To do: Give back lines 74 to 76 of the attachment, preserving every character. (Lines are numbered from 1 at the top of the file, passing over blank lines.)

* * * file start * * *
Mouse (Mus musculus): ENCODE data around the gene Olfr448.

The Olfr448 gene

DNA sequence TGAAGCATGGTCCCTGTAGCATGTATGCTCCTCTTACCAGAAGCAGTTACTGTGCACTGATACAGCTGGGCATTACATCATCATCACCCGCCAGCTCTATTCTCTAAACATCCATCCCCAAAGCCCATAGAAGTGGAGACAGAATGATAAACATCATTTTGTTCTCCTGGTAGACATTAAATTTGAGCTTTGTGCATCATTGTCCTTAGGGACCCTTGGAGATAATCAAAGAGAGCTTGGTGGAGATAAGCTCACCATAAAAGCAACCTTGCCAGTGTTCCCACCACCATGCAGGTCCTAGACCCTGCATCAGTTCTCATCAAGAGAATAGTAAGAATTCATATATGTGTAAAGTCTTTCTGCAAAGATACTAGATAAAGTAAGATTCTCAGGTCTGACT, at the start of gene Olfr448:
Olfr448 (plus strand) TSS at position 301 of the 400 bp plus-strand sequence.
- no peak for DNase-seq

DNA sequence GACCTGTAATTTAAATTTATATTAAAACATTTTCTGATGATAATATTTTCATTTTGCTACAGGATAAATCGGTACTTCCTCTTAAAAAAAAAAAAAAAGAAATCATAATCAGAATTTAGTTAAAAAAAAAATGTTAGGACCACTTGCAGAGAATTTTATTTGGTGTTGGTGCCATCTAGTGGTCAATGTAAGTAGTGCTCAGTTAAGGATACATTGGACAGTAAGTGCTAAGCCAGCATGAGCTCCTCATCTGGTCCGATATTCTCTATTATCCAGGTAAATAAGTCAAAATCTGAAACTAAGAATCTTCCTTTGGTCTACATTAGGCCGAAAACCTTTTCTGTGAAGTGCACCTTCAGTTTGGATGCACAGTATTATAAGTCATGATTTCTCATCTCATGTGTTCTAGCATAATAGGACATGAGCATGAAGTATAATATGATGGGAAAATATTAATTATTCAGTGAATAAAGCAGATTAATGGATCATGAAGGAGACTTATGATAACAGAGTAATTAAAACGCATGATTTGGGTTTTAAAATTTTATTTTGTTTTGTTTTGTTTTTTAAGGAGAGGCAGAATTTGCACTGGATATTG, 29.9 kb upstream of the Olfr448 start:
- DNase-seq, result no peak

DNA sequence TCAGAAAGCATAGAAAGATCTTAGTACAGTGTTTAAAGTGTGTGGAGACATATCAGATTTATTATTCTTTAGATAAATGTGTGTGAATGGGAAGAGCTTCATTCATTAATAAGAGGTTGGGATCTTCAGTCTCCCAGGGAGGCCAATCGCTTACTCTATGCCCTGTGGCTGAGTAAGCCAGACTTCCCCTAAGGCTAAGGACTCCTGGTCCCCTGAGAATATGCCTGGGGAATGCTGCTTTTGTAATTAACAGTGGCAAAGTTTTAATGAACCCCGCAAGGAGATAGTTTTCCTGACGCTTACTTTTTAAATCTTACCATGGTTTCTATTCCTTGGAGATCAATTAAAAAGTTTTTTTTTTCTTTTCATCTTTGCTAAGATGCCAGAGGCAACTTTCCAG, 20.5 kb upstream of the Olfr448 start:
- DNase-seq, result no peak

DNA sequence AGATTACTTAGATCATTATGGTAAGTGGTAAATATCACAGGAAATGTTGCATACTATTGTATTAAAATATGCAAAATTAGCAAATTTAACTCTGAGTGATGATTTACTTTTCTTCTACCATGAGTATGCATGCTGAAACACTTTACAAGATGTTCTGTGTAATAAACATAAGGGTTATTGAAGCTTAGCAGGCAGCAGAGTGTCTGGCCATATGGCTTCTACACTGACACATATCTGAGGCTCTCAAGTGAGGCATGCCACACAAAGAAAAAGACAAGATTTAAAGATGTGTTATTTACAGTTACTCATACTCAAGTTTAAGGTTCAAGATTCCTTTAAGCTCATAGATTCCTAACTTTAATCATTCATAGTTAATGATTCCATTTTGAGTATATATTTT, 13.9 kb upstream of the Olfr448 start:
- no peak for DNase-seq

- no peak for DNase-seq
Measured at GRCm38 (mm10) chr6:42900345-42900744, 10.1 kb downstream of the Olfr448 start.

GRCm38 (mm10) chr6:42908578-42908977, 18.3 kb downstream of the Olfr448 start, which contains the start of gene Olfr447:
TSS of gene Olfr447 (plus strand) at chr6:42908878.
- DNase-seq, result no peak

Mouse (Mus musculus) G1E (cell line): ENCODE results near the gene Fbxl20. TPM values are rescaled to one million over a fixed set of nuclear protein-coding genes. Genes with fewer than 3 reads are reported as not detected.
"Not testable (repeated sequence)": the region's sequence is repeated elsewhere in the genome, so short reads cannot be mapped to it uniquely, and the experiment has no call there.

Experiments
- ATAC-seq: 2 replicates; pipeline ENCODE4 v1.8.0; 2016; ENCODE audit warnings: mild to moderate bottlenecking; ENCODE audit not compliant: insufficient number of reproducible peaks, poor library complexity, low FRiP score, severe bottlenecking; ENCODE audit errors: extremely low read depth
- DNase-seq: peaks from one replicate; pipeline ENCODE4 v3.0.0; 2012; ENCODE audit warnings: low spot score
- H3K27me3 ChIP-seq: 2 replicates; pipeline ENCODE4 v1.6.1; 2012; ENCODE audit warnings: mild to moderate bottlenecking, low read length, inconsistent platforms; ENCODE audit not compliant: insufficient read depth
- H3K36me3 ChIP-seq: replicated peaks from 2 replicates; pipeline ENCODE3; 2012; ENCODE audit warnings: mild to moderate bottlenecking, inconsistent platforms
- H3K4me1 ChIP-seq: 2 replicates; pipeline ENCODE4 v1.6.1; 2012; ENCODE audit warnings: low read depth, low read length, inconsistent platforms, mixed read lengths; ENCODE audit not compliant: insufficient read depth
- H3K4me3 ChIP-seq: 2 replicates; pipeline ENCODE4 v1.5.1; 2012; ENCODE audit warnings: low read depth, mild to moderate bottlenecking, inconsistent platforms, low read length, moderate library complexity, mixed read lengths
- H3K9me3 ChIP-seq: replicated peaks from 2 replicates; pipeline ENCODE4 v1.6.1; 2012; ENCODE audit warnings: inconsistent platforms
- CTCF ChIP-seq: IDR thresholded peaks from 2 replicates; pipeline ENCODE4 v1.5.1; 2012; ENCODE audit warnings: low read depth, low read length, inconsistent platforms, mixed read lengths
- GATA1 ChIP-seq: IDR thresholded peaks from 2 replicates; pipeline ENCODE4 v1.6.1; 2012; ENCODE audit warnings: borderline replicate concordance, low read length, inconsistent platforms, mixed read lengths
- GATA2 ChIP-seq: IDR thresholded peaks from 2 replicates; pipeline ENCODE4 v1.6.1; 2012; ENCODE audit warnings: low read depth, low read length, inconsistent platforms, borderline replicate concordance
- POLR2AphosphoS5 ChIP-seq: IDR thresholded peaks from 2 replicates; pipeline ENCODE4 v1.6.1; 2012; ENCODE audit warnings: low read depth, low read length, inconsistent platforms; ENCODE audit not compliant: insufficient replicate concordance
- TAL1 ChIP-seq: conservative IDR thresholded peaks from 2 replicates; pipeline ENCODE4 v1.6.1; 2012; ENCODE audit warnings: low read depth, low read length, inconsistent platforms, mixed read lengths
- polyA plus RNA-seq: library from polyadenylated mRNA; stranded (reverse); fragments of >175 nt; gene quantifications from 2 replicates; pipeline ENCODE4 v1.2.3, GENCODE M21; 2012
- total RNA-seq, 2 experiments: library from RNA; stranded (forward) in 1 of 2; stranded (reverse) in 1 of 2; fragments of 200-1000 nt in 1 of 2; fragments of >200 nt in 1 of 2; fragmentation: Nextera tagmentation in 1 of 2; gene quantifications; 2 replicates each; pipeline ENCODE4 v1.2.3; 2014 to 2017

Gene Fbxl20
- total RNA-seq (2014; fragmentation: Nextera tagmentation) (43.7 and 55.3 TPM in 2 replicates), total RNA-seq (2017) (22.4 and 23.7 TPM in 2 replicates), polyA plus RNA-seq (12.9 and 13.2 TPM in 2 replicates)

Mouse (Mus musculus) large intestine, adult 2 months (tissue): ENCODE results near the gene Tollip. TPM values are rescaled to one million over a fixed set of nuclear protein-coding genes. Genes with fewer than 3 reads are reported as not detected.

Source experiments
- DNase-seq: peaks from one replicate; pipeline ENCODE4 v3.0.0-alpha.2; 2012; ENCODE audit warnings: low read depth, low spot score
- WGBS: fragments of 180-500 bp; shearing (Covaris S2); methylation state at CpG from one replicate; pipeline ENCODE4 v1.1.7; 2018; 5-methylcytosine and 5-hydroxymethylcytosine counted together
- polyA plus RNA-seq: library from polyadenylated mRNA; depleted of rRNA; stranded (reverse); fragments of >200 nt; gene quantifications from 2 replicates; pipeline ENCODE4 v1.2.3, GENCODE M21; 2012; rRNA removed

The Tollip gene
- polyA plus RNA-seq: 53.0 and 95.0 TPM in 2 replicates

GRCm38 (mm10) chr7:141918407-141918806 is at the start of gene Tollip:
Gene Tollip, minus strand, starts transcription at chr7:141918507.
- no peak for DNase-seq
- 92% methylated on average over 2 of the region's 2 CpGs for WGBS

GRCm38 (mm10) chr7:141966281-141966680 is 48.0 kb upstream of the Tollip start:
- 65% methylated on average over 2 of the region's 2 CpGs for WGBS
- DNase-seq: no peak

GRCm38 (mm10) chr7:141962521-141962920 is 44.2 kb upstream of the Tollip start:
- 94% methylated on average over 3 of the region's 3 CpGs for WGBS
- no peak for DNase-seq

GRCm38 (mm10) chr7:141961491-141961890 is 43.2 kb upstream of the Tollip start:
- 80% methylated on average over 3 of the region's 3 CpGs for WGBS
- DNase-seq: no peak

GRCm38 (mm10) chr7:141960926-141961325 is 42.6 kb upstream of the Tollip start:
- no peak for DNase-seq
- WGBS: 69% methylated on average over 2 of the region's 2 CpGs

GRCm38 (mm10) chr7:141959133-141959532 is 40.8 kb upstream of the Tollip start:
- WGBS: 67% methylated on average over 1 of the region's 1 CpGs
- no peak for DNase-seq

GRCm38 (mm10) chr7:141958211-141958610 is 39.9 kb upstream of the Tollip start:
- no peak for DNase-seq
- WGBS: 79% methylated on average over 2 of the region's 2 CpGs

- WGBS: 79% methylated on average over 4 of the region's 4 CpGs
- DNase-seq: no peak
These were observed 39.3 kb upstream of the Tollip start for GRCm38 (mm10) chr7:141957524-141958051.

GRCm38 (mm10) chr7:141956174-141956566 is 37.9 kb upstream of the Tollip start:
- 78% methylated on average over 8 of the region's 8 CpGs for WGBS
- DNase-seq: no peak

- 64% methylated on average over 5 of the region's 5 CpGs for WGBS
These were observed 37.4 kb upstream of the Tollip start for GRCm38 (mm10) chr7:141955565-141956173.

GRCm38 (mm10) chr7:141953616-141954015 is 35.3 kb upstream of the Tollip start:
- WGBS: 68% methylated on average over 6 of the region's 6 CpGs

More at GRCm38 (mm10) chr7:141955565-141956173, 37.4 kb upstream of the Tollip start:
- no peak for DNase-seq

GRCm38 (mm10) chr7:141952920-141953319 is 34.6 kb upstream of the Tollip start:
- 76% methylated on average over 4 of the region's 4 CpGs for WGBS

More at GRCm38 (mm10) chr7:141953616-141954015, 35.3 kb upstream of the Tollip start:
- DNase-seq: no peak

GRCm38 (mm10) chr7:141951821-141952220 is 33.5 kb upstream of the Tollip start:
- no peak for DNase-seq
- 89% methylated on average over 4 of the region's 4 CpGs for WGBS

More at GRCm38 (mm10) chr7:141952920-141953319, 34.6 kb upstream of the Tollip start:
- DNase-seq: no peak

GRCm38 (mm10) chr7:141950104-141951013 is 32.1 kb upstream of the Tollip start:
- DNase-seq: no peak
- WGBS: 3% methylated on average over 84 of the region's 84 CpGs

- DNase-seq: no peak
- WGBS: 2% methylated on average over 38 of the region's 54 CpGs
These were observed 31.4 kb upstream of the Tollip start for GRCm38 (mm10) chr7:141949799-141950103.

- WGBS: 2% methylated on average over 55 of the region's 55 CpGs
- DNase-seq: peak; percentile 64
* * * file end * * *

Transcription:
- WGBS: 68% methylated on average over 6 of the region's 6 CpGs

More at GRCm38 (mm10) chr7:141955565-141956173, 37.4 kb upstream of the Tollip start:
- no peak for DNase-seq